September 03, 2015


Discipline the Brazelton Way, 2nd Edition. By T. Berry Brazelton, M.D., and Joshua Sparrow, M.D. Da Capo. $12.99.

The Time of My Life: A Righteous Brother’s Memoir. By Bill Medley with Mike Marino. Da Capo. $16.99.

     It has been a dozen years since the first edition of Discipline the Brazelton Way appeared, and a lot has changed since then – as the introduction to the new second edition points out. But despite all the technological and societal change of the last decade-plus, T. Berry Brazelton and Joshua Sparrow believe that their basic approach to disciplining children remains valid, and if anything is even more important for parents to master today, when kids are exposed to so much more (for good or ill) because of the Internet and the constant barrage of video information. Based on the Brazelton/Sparrow Touchpoints books, but constructed to be easy to read and subject-specific – and thus simple to turn to when a parent needs help in a crisis – Discipline the Brazelton Way shows that even in today’s world, discipline is not too big a subject to be presented usefully in a short (fewer than 200 pages), easy-to-read form. The subject of discipline seems huge and, to many parents, even overwhelming, but Brazelton and Sparrow make it easy to handle by offering topic breakdowns focused not only on a child’s age but also on emotional and moral development, self-esteem, humiliation, consequences, and such problems as biting, bullying, lying, talking back and many more. For example, one especially useful chapter is called “Ways to Discipline” and is subdivided into three sections: “Usually Worth a Try” (warnings, silence, time-outs); “Sometimes Useful” (taking away toys or TV, leaving the scene); and “Not Helpful” (spanking, shame, early bedtime). Brazelton and Sparrow are well aware that parenting itself has changed since the first edition of this book appeared in 2003, and they devote some time to forms of what might be termed competitive parenting: “tiger mothers,” “happiest kid on the block parenting,” and other fads. They discuss these approaches as objectively as possible, for instance by saying about “helicopter parenting” that “the world may be more dangerous in some ways, and the tolerance for risk is far less than it was when children were given more room to roam.” However, they do not let these recent developments distract them – and, by extension, the parents for whom they write – from the basic need for and tremendous importance of discipline, whose aim is eventually to create self-discipline as a child grows toward adulthood. The chapter called “Discipline as Learning: The Five Steps,” for example, is worth reading more than once, explaining as it does that parents must start by understanding a child’s misbehavior, then discover what happened, then confront and contain, then obtain and gauge the child’s reaction, and only in the final step move on to “Consequences, Reparations, and Forgiveness.” The sequence is enormously important, yet far too many overstressed parents are more likely to start at the final step, with consequences, than with the first one. Nonjudgmentally, Brazelton and Sparrow explain why this is a bad idea, not because of moral or ethical reasons but because it does not, in the long run, serve the purpose of discipline – which, again, is to produce children who eventually become self-disciplined. Updated enough to be readily understandable in today’s hyper-busy world, but solidly old-fashioned enough to help parents ground their children in appropriate behavior patterns, Discipline the Brazelton Way, 2nd Edition is as valuable now as the book’s first edition was more than a decade ago.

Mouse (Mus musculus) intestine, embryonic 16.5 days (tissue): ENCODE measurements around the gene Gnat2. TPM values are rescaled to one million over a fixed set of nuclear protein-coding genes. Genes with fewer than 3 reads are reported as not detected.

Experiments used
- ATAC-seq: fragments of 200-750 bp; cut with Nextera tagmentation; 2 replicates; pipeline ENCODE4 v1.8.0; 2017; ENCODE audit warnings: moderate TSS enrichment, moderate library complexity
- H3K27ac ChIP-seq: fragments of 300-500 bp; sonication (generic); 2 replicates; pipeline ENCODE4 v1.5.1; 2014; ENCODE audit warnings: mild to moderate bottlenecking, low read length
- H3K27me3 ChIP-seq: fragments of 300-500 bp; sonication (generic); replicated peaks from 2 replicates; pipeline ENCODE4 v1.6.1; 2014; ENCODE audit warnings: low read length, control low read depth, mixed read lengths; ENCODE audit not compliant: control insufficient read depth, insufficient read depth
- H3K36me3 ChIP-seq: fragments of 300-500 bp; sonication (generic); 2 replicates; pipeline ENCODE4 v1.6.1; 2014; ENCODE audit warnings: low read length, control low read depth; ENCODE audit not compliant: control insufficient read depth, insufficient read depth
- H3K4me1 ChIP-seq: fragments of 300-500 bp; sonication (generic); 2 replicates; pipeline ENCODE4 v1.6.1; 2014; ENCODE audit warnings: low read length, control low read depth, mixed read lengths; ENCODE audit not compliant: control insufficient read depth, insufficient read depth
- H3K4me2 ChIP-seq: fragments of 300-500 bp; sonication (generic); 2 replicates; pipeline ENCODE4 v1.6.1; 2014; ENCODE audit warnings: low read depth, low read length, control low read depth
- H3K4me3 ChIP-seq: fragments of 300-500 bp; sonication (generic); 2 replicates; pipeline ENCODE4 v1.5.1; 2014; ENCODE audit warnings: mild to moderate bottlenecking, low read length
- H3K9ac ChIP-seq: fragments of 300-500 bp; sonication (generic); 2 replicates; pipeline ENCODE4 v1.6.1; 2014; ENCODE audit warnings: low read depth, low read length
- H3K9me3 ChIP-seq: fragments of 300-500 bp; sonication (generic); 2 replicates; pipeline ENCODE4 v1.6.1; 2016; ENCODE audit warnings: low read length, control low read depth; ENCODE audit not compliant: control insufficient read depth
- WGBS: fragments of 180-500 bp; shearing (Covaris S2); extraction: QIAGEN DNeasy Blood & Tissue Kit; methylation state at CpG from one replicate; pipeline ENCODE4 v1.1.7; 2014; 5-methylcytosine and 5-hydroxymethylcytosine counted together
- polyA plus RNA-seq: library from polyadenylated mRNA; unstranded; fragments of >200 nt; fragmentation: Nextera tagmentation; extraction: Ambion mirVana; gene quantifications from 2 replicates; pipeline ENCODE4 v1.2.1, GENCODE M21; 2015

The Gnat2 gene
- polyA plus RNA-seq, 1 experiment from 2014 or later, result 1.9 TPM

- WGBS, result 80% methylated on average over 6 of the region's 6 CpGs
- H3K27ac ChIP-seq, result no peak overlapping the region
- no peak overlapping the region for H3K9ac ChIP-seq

The paperback version of The Time of My Life, which originally appeared in hardcover in 2014, is neither more nor less useful today than the book was when it first came out. This (+++) book is a typical music-world memoir by a typical looking-back-on-my-life pop musician, Bill Medley, who along with Bobby Hatfield (1940-2003) made up the Righteous Brothers. It is certainly understandable that onetime pop stars would like to write their own autobiographies (often with help, provided here by Mike Marino); the aging baby-boom generation is presumably the audience for Medley’s very straightforward and unsurprising revelations. “Even though I’d not always walked the narrow path, my family had been very involved in the Presbyterian Church, and I knew the basics. John [Wimber] was just exploring Christianity, and once he pulled me aside and asked when I knew about the Christian faith. I told him what I knew. …Until the day he died I always loved and respected John. He was one of the few guys I knew who did more than talk the talk, he lived it.” “I hired Dean Martin’s comedy writer and a band with backup singers and put together a show. Everybody who was anybody in Hollywood was there opening night. It was unbelievable. Sammy Davis, Jr., was supposed to introduce me but at the last minute he had to drop out so they called in Bobby Darin. …Pretty soon the whole crowd was [shouting]. I looked down and saw Bobby Darin jivin’ and clapping, and I knew I was going to be okay. It was a thrill.” This cliché-ridden reminiscence writing is the whole point of Medley’s book, along with the persistent name-dropping – presumably a main attraction for the book’s intended audience. Medley helpfully includes a chapter called “Relationships” in which he talks about Kenny Rogers, Kim Basinger, Waylon Jennings, Keith Richards and the Rolling Stones, Whoopi Goldberg, Sylvester Stallone, Johnny Carson, Glen Campbell and others. And there are the expected 16 pages of black-and-white photos, the last of which shows the much-older Righteous Brothers and is captioned, “From a relationship standpoint, my last years with Bobby were my best years.” The book is not free of heartache (expected) and heartbreak (also expected); it is, after all, about someone in the entertainment industry. And it does contain some offhand remarks about that industry that are rather interesting, as when Medley says that a new recording of Unchained Melody “inspired us to re-record a whole ‘reunion’ album of our hits. Honestly, it was shit. It was a stupid thing to do because you can never really remake those records. It was just that we’d given away all of our rights and this was a way to get them back. Artistically, a stupid idea; financially, a wonderful idea. The album went platinum.” A similar if somewhat milder comment seems accurate about The Time of My Life: artistically, there is not much here, but financially, it may do well for Medley (born 1940) at a time when he, his fans and his music all seem to grow fainter, each in its own way, every day.